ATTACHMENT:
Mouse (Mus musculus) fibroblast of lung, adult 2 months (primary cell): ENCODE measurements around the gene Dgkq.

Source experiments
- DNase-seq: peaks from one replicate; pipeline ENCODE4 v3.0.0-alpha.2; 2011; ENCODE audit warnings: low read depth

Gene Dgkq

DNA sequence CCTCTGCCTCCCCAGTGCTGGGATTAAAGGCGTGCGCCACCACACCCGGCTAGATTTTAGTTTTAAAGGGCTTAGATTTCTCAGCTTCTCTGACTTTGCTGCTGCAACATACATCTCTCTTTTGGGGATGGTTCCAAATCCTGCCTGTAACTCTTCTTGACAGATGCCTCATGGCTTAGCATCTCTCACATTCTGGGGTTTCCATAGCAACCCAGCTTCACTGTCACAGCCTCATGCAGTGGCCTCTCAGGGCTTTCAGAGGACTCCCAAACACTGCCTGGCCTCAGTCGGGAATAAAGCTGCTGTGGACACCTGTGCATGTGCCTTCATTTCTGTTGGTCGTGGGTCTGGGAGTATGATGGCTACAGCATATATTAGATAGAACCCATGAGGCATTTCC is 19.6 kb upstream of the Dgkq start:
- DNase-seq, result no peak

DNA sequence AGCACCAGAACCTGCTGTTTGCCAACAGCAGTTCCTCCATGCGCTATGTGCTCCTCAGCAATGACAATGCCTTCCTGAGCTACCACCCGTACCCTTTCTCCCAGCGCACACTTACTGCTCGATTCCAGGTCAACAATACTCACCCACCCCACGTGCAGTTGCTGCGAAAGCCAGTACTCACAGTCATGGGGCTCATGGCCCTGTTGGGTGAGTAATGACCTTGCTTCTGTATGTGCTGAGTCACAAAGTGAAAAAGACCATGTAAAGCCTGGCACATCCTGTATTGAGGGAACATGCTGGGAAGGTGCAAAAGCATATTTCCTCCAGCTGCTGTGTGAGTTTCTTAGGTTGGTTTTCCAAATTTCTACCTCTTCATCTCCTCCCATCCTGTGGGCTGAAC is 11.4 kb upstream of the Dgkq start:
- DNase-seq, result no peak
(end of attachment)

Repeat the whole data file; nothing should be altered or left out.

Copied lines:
Mouse (Mus musculus) fibroblast of lung, adult 2 months (primary cell): ENCODE measurements around the gene Dgkq.

Source experiments
- DNase-seq: peaks from one replicate; pipeline ENCODE4 v3.0.0-alpha.2; 2011; ENCODE audit warnings: low read depth

Gene Dgkq

DNA sequence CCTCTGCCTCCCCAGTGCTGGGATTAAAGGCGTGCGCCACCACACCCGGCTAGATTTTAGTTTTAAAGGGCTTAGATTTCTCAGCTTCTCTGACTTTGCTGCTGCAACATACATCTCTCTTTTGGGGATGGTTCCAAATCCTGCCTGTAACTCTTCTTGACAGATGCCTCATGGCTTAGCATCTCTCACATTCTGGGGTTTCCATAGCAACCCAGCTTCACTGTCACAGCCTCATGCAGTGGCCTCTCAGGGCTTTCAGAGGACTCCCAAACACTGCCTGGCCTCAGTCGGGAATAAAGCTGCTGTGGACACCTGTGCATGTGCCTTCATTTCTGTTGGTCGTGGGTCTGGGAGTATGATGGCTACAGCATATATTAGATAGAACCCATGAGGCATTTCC is 19.6 kb upstream of the Dgkq start:
- DNase-seq, result no peak

DNA sequence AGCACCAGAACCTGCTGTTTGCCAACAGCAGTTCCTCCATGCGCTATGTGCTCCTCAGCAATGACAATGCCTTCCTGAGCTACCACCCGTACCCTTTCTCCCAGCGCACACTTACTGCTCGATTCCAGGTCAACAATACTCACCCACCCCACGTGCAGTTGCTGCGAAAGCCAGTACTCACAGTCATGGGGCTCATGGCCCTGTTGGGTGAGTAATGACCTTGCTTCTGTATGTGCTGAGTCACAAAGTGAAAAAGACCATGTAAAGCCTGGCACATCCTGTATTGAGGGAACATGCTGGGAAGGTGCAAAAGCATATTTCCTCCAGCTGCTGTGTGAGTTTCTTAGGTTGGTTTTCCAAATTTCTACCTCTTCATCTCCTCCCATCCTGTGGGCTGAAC is 11.4 kb upstream of the Dgkq start:
- DNase-seq, result no peak